Parents usually know their child’s best interests better than anyone else does. This is one reason why it is beneficial for you and your child’s other parent to work together to create a child custody arrangement. However, it can be difficult for some parents to reach an agreement.
If you and your child’s other parent are unable to reach an agreement regarding child custody, a court may need to decide for you. When a court makes custody decisions, it must prioritize the child’s best interests.
Many factors can contribute to a child’s best interests
Courts can consider any relevant factor when determining what your child’s best interests are. However, state laws include guidelines for some of the factors courts may consider when examining best interests.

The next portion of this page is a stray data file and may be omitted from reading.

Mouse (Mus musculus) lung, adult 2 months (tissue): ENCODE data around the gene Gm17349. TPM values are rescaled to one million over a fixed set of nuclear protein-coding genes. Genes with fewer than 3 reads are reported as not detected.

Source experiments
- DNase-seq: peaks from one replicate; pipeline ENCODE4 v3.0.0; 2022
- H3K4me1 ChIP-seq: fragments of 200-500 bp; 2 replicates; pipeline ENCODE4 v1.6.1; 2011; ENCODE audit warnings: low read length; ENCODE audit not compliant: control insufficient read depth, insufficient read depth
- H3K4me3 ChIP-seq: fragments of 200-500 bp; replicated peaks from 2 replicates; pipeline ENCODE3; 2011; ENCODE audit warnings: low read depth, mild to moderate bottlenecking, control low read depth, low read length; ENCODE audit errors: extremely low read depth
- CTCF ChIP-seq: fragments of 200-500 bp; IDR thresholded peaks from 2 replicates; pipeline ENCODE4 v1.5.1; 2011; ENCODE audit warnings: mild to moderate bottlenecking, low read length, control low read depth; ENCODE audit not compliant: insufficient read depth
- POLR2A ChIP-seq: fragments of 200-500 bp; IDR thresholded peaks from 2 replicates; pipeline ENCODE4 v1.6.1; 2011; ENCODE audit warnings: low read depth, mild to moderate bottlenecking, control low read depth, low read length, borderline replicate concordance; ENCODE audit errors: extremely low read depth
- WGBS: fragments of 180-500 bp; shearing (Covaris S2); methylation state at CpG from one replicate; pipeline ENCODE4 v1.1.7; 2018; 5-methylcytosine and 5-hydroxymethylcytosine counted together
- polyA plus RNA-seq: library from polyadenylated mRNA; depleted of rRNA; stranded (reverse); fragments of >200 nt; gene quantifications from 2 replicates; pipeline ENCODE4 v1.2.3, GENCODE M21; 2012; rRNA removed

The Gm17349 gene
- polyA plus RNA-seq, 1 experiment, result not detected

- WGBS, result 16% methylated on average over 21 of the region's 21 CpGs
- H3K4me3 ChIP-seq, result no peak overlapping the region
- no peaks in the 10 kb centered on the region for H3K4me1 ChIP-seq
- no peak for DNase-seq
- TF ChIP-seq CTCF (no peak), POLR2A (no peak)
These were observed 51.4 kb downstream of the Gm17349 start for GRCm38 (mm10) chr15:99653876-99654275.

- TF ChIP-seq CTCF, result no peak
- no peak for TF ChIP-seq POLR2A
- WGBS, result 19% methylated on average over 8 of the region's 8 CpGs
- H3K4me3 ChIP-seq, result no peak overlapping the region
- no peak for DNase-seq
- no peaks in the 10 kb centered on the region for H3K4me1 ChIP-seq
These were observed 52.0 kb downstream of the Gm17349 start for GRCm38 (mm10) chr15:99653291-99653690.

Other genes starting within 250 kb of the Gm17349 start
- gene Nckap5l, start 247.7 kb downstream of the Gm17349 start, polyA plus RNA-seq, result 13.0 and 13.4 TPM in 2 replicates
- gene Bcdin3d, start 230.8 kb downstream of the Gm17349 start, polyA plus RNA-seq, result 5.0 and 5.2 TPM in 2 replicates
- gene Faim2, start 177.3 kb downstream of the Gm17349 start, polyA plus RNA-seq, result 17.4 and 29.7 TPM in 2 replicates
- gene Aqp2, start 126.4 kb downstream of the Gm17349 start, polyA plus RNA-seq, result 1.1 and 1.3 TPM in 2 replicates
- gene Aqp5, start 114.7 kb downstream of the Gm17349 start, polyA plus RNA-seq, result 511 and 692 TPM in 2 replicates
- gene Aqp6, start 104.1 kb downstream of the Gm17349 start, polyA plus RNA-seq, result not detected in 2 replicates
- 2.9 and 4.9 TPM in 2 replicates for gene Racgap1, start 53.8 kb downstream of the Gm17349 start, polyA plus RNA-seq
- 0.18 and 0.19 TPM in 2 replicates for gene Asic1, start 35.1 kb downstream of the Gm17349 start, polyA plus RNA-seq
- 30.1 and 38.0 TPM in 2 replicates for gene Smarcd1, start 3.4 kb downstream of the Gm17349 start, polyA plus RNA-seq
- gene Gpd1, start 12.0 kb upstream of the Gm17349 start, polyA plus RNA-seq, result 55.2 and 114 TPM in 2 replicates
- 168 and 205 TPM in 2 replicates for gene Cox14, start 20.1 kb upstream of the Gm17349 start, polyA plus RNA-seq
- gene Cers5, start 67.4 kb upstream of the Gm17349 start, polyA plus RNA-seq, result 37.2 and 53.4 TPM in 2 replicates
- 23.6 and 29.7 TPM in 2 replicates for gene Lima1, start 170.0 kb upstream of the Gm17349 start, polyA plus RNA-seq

These factors differ slightly between Pennsylvania and New Jersey. The rules that will apply to your child custody case will depend in the jurisdiction for your situation. However, some factors that are regularly considered in both Pennsylvania and New Jersey courts, include:
- The child’s relationship with close family members
- Each parent’s ability and willingness to cooperate with the other parent
- How close the parents live to each other
- The stability of the child’s home environment
- The stability of the child’s education
- The child’s preference
- Any history of domestic violence or abuse
Understanding how a court may determine your child’s best interests can help you prepare for the court process. It can also be valuable because it can help you better advocate for your child’s needs as you and the other parent work together to reach your own agreement. No matter who makes the child custody decision, it is always important to make sure your child’s needs are put first.